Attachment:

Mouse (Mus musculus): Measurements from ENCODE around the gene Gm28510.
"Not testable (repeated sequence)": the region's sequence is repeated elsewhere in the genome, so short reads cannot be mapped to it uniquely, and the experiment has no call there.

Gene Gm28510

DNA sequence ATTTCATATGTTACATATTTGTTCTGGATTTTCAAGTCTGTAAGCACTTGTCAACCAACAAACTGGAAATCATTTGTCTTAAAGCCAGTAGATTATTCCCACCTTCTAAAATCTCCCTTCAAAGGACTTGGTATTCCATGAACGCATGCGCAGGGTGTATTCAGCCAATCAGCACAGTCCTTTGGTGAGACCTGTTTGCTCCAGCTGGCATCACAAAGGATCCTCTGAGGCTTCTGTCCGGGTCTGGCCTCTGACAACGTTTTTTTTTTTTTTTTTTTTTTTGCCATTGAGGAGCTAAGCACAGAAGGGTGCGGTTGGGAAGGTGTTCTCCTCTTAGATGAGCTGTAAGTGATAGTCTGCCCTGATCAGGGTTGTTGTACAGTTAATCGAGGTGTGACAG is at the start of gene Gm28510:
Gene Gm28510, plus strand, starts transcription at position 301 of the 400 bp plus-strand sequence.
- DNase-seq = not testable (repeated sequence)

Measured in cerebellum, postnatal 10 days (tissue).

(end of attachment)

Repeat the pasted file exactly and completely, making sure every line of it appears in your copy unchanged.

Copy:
Mouse (Mus musculus): Measurements from ENCODE around the gene Gm28510.
"Not testable (repeated sequence)": the region's sequence is repeated elsewhere in the genome, so short reads cannot be mapped to it uniquely, and the experiment has no call there.

Gene Gm28510

DNA sequence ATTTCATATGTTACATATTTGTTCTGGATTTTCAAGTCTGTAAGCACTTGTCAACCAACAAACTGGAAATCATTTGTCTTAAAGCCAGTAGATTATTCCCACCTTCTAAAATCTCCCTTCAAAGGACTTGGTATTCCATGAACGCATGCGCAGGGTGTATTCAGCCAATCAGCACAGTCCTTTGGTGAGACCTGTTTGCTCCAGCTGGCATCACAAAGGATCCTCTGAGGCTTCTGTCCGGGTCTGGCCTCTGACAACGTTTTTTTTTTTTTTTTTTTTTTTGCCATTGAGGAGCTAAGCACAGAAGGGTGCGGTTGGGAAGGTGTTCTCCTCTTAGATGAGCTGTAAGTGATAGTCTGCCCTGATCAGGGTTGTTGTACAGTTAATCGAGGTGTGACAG is at the start of gene Gm28510:
Gene Gm28510, plus strand, starts transcription at position 301 of the 400 bp plus-strand sequence.
- DNase-seq = not testable (repeated sequence)

Measured in cerebellum, postnatal 10 days (tissue).